Nelson's LVR is the location of a health care pilot project.

Bringing health care to Nelson students

Ever since a new pilot project began at L.V. Rogers high school a few weeks ago, more students have been visiting the doctor

Ever since a new pilot project began at L.V. Rogers high school a few weeks ago, more students have been visiting the doctor.

The project came from a meeting between mental health and addictions practitioners where it was identified that teenagers weren’t getting access to the care they needed.

“We often think of the homeless and elderly as being underserviced, but it’s under recognized that youth are not accessing medical services,” said Dr. Joel Kailia, the Nelson medical doctor involved in the project.

Every Thursday since the project began, Kailia has been setting up a satellite medical clinic at LVR where students can have their physical, emotional and mental issues looked after.

“We’ve had two clinics so far and they’ve been full,” said Kailia, adding that it’s been a mixed bag of issues that the teens are approaching him about.

Karl Machado, counselor at LVR, said that this project is helping students get the care they need, but otherwise wouldn’t.

“They may know they need to go see a doctor, but it’s really hard to get up and go there,” said Machado. “As adults we have a reluctance to doing that and kids do as well… It’s easier for them to step out of class and go see him, it decreases the fear and it decreases the logistics of going to see a medical doctor.”

Kailia said kids can sometimes be reluctant to go to their family doctors because they might have the incorrect perception that their family doctor is going to tell their parents why they’re there.

As a program that is completely separate from the school, all the information shared at the clinic is completely confidential.

“There may be different health situations that are private, they may not want to necessarily talk to their parents about it, but they might need to get counsel on it. It’s about getting professional counsel on health related matters and it’s not just physical matters, these are emotional matters and mental disorders as well that may be coming to fruition,” said Machado.

Kailia said through this program he believes that they’ll be able to identify mental health and addictions issues that may otherwise be flying under the radar.

“It’s estimated that 7.6 per cent of teens between 15 and 18 have major depression and we feel that these are not being picked up through the normal channels,” he said, adding that somewhere between three and seven per cent of kids have ADHD and it’s been affecting their school grades.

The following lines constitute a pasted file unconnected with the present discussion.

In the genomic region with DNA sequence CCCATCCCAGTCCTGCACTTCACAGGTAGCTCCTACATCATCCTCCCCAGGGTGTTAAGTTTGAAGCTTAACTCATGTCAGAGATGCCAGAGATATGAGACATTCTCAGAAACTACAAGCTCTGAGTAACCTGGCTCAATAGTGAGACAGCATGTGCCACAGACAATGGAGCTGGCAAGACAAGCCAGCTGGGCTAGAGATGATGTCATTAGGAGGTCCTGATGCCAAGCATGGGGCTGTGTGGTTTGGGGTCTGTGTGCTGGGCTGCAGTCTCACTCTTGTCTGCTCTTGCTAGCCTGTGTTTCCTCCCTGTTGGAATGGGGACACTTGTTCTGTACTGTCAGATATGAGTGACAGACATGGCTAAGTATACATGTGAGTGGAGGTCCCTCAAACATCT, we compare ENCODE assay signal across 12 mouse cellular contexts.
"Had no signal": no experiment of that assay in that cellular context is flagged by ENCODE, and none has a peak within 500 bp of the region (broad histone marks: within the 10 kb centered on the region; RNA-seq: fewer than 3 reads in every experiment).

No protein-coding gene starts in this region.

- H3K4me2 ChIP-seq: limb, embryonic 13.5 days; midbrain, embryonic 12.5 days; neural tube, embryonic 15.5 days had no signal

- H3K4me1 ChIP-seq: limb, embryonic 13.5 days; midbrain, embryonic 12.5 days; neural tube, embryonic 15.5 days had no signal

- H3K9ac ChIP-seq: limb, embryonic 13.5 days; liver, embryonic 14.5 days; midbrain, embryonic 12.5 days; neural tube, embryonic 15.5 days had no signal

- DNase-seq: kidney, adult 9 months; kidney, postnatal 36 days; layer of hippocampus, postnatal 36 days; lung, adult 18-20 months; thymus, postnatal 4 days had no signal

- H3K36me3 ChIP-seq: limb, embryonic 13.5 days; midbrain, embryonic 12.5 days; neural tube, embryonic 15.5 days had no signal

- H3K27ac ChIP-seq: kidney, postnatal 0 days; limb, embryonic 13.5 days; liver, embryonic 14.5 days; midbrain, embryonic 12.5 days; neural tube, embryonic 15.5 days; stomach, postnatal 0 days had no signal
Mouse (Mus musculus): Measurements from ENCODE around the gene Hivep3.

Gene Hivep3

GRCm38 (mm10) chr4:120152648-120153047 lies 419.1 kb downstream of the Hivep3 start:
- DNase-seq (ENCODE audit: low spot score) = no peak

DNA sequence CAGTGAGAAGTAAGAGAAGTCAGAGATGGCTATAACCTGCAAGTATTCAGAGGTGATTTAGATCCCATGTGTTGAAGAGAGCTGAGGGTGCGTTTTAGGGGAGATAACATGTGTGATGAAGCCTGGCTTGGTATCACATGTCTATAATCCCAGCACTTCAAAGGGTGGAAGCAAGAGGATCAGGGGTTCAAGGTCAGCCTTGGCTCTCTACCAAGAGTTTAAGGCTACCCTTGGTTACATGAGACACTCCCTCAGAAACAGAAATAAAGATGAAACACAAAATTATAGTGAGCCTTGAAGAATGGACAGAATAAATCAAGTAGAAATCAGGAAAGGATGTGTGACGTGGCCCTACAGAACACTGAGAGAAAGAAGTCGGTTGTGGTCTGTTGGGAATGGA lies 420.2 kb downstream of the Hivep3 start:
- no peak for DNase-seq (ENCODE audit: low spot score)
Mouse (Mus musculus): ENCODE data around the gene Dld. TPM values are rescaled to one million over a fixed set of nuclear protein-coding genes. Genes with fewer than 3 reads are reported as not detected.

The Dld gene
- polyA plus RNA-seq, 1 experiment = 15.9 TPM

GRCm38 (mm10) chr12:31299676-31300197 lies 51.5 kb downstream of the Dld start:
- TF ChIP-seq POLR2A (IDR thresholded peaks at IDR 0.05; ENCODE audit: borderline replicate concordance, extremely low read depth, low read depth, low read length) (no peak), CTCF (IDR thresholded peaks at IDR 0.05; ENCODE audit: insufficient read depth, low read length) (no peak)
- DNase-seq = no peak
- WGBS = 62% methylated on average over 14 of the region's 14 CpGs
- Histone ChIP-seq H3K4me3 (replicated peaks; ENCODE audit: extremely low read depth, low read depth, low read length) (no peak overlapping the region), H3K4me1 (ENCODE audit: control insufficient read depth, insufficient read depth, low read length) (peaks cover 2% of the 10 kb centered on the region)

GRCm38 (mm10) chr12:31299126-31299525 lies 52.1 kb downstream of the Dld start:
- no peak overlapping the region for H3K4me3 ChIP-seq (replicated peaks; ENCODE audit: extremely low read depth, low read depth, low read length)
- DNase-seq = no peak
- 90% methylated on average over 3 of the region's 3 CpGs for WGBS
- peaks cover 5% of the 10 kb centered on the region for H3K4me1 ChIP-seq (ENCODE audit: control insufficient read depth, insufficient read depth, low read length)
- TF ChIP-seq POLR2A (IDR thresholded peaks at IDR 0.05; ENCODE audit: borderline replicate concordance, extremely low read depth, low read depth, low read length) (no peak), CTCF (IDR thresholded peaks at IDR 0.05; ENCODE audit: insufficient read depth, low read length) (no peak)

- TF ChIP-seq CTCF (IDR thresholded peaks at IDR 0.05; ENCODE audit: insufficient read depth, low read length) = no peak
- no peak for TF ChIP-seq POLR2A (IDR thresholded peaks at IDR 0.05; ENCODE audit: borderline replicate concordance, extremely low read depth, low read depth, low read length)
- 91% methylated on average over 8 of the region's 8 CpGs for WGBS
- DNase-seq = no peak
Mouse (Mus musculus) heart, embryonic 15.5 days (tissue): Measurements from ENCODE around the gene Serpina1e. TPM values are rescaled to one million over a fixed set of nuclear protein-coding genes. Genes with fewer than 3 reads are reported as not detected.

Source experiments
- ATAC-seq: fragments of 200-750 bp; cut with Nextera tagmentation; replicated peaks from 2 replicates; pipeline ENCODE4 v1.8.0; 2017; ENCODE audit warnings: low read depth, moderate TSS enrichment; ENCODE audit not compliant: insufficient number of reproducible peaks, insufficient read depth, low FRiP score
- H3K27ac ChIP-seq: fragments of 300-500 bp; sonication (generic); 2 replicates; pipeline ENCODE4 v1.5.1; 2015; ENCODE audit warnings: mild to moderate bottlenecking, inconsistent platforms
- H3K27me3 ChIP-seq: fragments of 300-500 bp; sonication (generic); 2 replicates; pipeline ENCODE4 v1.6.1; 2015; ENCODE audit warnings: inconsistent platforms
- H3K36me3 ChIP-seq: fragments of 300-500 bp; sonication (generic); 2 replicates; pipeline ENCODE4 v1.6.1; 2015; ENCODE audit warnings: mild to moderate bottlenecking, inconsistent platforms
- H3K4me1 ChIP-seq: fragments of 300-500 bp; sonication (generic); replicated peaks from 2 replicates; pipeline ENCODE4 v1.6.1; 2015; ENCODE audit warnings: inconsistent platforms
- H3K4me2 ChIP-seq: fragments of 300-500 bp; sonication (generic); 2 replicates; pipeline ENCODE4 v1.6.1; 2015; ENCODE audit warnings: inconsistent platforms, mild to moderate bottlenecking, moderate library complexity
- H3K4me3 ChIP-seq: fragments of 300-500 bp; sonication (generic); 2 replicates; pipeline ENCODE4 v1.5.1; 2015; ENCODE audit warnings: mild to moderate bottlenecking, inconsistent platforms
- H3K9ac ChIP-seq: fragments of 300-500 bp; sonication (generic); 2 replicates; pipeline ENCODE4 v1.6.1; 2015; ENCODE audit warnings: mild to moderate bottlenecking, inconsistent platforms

The pilot project is currently one of two in the province, which is funded by the BC government through the Practice Support Program, which will last until the end of the month.

Kailia said despite taking time away from his medical office, he feels this is a valuable project to be a part of.

“Youth mental health and addictions is one of my interest and I have some preliminary training in it… it just seemed like an exciting opportunity to meet with a segment of Nelson’s population that is underserviced,” he said.

“There’s a lot of stuff going on in a youth’s life in addition to school, it’s a really tough time and they often need someone to talk to and they need access to medical care.”

Kailia said that because of this, himself and the current counseling staff at LVR             work well together to provide the support that students need.

While it may be too early in the program to measure the impact, Machado said he feels it’s going to make a big improvement.

“I think students are going to be better at school because one of the things that happens is that when we have kids in class were trying to teach they’re sometimes not even there because they’ve got this constant worry and anxiety about something that’s going on… by decreasing that anxiety they’re going to be more present in class and then they can move forward,” said Machado.

“Our biggest issue is just getting kids to be present in class… because they’re coming to school with medical and emotional baggage that needs to be somehow addressed and processed and once it is, there’s a contentment and their mind is somewhat free to engage in the class.”

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